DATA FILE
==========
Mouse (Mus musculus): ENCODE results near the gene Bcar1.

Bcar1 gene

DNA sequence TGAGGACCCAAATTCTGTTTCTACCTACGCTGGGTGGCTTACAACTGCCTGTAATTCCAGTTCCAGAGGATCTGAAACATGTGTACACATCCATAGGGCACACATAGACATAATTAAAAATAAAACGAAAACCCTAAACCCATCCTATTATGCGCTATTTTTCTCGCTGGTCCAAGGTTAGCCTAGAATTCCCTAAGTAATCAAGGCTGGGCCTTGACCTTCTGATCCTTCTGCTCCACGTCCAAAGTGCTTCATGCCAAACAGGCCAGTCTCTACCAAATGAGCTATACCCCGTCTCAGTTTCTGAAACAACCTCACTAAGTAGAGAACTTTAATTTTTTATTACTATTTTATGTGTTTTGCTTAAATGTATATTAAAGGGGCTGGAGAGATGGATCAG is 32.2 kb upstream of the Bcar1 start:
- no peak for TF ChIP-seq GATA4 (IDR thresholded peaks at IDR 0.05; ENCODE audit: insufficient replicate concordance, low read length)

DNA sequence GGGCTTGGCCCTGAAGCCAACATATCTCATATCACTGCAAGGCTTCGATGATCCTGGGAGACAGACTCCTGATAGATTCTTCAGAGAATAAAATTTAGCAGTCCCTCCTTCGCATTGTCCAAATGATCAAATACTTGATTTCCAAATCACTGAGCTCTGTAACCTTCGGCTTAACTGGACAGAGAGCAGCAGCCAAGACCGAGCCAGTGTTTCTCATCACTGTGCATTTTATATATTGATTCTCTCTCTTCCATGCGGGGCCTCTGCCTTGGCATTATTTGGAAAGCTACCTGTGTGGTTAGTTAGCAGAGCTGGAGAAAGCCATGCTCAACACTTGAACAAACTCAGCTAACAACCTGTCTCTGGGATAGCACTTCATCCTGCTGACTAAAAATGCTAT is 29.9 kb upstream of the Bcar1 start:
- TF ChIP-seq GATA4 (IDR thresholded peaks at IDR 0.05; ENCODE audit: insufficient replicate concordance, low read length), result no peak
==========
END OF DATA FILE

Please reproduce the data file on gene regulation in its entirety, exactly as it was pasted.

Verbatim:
Mouse (Mus musculus): ENCODE results near the gene Bcar1.

Bcar1 gene

DNA sequence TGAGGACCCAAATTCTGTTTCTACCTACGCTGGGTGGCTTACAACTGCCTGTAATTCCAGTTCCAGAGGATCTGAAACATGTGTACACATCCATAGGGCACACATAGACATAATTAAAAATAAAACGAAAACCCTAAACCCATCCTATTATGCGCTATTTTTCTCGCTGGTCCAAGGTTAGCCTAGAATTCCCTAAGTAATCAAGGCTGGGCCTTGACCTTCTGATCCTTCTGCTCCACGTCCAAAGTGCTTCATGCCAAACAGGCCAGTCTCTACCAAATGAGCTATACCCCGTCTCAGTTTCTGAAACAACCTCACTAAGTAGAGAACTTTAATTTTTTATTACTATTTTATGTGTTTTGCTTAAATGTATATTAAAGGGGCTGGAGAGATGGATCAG is 32.2 kb upstream of the Bcar1 start:
- no peak for TF ChIP-seq GATA4 (IDR thresholded peaks at IDR 0.05; ENCODE audit: insufficient replicate concordance, low read length)

DNA sequence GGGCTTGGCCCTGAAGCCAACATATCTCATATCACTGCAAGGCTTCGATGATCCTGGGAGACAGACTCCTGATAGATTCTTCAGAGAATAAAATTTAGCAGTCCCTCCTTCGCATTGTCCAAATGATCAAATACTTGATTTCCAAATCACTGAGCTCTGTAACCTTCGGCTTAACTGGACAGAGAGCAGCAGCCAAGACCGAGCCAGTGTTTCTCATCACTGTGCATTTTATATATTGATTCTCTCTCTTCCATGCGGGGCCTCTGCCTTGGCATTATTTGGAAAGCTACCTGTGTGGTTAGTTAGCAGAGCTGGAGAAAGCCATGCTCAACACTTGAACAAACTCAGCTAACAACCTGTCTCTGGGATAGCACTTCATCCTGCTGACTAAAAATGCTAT is 29.9 kb upstream of the Bcar1 start:
- TF ChIP-seq GATA4 (IDR thresholded peaks at IDR 0.05; ENCODE audit: insufficient replicate concordance, low read length), result no peak